Research ArticleCancer

Dynamic changes in glioma macrophage populations after radiotherapy reveal CSF-1R inhibition as a strategy to overcome resistance

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Science Translational Medicine  15 Jul 2020:
Vol. 12, Issue 552, eaaw7843
DOI: 10.1126/scitranslmed.aaw7843

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Helping macrophages battle glioblastoma

Although most cancer therapies target the tumor cells themselves, the tumor microenvironment also plays a key role in patients’ outcomes. Akkari et al. examined the interaction between radiation therapy, a mainstay of treatment for the brain tumor glioblastoma, and innate immune cells in the tumor microenvironment. The authors focused on two immune cell types, brain-resident microglia and monocyte-derived macrophages, and identified radiation-induced changes in protein abundance and gene expression in both cell types. On the basis of these findings, the authors selected a pharmacological treatment that enhanced the efficacy of radiotherapy in mouse models of glioblastoma.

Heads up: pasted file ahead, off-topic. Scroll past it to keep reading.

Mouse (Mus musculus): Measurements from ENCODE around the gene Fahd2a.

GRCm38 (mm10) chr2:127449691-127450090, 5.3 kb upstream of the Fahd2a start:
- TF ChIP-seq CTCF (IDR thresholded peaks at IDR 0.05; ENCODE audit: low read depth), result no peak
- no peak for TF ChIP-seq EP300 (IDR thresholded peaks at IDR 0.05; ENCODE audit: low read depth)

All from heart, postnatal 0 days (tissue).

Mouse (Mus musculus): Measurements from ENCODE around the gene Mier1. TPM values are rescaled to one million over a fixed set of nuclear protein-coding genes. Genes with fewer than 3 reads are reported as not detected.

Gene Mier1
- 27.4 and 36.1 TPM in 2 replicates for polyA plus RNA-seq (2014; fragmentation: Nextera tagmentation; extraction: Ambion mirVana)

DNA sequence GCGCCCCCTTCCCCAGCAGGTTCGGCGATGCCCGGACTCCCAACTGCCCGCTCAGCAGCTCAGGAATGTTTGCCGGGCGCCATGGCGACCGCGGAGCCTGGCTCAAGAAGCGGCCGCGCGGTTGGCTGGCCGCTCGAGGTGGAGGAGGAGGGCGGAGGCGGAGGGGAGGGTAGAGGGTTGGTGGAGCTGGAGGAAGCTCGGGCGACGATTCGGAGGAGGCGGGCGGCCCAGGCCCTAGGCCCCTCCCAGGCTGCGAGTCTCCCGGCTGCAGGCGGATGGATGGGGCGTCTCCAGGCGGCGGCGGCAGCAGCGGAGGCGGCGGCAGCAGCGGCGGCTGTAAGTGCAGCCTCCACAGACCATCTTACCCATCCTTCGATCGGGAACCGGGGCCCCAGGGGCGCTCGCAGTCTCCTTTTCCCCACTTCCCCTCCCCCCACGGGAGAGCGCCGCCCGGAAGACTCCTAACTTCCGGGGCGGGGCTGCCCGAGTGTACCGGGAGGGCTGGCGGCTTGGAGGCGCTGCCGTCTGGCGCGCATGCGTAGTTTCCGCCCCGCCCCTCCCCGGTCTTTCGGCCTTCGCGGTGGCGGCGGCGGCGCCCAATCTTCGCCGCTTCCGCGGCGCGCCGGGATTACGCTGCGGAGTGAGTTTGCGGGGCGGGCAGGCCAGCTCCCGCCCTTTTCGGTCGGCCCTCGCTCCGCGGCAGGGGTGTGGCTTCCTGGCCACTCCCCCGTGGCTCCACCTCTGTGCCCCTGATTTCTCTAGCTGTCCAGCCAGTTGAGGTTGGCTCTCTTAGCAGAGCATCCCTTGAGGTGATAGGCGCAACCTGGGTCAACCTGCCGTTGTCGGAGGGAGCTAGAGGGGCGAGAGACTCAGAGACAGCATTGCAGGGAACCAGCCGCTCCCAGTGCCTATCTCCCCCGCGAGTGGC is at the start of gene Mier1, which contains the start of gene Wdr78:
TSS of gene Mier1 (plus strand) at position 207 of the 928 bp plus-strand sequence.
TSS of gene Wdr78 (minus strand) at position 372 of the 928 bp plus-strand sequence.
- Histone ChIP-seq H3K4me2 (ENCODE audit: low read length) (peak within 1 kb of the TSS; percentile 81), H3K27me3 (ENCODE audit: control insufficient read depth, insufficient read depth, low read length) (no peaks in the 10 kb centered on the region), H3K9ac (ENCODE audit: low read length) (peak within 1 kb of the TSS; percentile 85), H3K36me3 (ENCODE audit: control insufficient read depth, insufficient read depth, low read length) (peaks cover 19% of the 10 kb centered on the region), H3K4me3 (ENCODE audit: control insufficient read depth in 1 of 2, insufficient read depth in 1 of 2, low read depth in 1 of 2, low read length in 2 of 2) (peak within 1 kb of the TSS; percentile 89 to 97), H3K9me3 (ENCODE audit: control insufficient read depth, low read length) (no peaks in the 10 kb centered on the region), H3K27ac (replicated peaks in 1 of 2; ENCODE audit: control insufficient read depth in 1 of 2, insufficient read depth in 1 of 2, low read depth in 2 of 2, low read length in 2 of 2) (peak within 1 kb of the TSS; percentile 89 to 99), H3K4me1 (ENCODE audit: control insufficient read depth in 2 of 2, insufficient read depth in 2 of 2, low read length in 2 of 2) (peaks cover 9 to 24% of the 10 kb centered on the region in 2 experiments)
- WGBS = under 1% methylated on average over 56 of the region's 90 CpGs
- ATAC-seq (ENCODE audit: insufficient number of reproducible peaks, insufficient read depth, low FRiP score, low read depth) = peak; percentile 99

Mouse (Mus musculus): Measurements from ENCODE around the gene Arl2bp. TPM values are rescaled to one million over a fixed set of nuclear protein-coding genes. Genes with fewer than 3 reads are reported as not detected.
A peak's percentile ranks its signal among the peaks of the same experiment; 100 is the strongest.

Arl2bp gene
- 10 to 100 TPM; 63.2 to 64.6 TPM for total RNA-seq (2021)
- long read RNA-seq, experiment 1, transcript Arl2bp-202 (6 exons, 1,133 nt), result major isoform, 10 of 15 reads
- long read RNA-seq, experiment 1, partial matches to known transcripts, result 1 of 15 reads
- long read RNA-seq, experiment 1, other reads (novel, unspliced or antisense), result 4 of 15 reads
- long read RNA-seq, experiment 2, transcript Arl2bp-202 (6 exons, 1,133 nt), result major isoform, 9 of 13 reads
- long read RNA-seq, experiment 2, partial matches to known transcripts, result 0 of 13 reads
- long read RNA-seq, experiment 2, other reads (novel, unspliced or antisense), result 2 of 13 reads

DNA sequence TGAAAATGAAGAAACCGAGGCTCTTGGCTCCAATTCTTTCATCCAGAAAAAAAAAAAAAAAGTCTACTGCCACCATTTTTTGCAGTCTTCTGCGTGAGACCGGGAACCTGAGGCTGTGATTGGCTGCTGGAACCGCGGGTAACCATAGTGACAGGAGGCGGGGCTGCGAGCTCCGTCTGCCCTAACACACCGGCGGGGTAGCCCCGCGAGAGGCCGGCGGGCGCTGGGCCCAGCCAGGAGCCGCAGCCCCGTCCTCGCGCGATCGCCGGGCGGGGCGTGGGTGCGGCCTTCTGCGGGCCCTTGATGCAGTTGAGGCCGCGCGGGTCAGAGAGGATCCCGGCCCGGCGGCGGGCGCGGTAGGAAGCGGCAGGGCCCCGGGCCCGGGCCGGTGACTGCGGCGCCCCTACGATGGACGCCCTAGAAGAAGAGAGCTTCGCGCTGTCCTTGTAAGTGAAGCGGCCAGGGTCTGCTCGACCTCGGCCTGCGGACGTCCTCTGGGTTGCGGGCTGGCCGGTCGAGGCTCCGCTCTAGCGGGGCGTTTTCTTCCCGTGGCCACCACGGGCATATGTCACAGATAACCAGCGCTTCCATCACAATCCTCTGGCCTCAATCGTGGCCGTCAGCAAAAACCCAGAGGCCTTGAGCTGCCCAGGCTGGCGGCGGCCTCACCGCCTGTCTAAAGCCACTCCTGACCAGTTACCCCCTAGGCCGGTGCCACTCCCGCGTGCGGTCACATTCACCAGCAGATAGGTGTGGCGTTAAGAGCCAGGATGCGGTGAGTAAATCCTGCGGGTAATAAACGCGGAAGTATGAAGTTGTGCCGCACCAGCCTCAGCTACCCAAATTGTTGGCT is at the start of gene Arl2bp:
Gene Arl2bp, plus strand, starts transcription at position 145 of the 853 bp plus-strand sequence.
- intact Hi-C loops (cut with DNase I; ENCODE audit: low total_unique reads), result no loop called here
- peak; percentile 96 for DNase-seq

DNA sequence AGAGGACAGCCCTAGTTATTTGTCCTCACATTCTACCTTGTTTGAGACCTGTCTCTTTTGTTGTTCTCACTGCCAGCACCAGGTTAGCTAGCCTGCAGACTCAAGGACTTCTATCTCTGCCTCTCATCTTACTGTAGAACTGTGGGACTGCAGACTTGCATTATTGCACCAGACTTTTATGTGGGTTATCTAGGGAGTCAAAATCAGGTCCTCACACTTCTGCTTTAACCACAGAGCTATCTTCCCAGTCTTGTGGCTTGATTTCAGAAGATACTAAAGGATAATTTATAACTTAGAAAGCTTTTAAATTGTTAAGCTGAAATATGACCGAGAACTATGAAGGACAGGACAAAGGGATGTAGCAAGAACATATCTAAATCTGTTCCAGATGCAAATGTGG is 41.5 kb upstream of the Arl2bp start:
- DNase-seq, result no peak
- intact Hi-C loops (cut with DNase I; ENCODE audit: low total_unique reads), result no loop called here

Abstract

Tumor-associated macrophages (TAMs) and microglia (MG) are potent regulators of glioma development and progression. However, the dynamic alterations of distinct TAM populations during the course of therapeutic intervention, response, and recurrence have not yet been fully explored. Here, we investigated how radiotherapy changes the relative abundance and phenotypes of brain-resident MG and peripherally recruited monocyte-derived macrophages (MDMs) in glioblastoma. We identified radiation-specific, stage-dependent MG and MDM gene expression signatures in murine gliomas and confirmed altered expression of several genes and proteins in recurrent human glioblastoma. We found that targeting these TAM populations using a colony-stimulating factor–1 receptor (CSF-1R) inhibitor combined with radiotherapy substantially enhanced survival in preclinical models. Our findings reveal the dynamics and plasticity of distinct macrophage populations in the irradiated tumor microenvironment, which has translational relevance for enhancing the efficacy of standard-of-care treatment in gliomas.

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